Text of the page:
If you have been in medicine for any length of time, you can probably look back to a handful of moments that impacted you: the anguish of a patient death, having someone look to YOU as their doctor (instead of your attending or your upper level resident), the thrill of encountering a diagnosis you’ve only read about, the joy of curing an illness, the frustration with the healthcare system, the unnerving chaos of an overworked clinic, or a time you felt completely ineffective when treating a patient. Remember all of that? Take that, and cram it…all of it…into a 24 hour period. And then do it every day, back-to-back. Throw in the fact that you cannot speak the language around you, and you don’t know the cultural context of anyone’s words or actions, and you have a rough approximation of what it might be like to do a medical mission trip. That was certainly my experience in Tanzania, where I was fortunate enough to visit for a rotation at the end of my pediatric residency. Of course it’s hard to summarize this succinctly to the numerous people who asked “how was your month?” when I knew they were probably looking for a bright, quick comment— “it was great!”—and maybe a few picturesque snapshots on my phone.
I don’t think anyone can understand the wild variation of emotion that happens on a day-to-day basis in global health unless they have lived it, even for a short time. This month was the first time I felt like I made a lifesaving diagnosis—“lifesaving” being a poor descriptor because corrective surgery will be likely unobtainable. But I was able to see the drastic improvement after symptomatic treatment, and I saw that infant smile for the first time since admission, which was such a gift. However this rotation, again fitting the “emotional rollercoaster” theme, was also a time of very new emotions about patient death. I personally managed one child who passed away hours after admission, and I was the physician who ordered for resuscitations to be stopped on another infant. This is an entirely different experience than the death of a patient managed by your attending; no one else is there to look at the family and say “I’m sorry” (or whatever other inadequate phrase you might say), or to diffuse that heaviness that hangs in the air after a baby dies. For me, it was an immense reminder of what it means to fully be a physician, and how closely life and death are intertwined.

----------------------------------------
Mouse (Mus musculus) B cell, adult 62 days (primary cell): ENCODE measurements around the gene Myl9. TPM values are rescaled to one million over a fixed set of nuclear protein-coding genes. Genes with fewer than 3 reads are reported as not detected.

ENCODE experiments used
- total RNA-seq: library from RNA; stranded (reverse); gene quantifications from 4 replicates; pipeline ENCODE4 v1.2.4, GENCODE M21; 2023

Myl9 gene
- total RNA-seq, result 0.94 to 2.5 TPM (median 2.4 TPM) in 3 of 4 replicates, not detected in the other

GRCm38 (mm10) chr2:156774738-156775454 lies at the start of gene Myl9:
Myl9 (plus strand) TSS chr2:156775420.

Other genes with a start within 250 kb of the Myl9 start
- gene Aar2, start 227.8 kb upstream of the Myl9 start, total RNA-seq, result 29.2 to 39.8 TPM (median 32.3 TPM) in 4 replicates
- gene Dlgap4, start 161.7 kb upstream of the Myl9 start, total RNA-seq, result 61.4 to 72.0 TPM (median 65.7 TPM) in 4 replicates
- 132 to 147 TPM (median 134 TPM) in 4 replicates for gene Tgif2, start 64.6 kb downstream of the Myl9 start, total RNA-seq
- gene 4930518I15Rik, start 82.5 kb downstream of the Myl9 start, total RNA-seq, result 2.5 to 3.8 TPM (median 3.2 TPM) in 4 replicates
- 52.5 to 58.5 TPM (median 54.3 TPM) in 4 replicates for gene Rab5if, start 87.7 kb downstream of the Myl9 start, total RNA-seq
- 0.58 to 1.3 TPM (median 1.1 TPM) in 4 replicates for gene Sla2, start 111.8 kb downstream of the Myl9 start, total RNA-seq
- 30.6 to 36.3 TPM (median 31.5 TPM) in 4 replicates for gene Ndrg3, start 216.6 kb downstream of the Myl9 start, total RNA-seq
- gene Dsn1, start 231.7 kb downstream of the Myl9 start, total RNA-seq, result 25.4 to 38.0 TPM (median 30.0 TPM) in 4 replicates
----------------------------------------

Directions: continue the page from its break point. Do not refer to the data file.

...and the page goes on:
I look back at my required list of objectives that I dutifully created before I left, and yes, I completed them, but reading them made me realize how different I was when I wrote them, and how much I didn’t understand. For example when I wrote, “increase knowledge of public health, infectious disease, malnutrition” for one objective—how limited and inadequate that was! You will learn about those conditions if you travel, but writing that objective and reading articles won’t prepare you for the reality of looking at a baby who is dying of HIV because the mother refuses medication, because she believes the virus is caused by witchcraft, only to be cured by devout religious faith. It won’t prepare you to see another baby pass away slowly from lack of oxygen simply because you don’t have a ventilator, or another who decompensates simply because a physician wasn’t called sooner. There were families who refused hospital treatment because their children’s infectious illnesses were caused by an evil “look” from someone, and only their traditional healers can heal that—no matter how much antibiotic you offer! In cases like these, I wasn’t able to provide any real medical help to patients for one reason or another. This forced me to reframe my interactions with patients and families; since I didn’t have any medicine, all I could offer was humanity. Over those weeks, my barrage of mental questions shifted away from things like, “what am I getting out of this experience?” or “how can I be more comfortable in this situation”, and “how can I change other people’s opinions with my awesome Western medical education?” (Maybe I didn’t think that verbatim, but it was definitely true.) By the end of the month, the thoughts were somewhat more centered around other people… “how can I be kind to this person or connect with them, even if I cannot offer them a cure?” “How can I show this person I care without even talking to them?”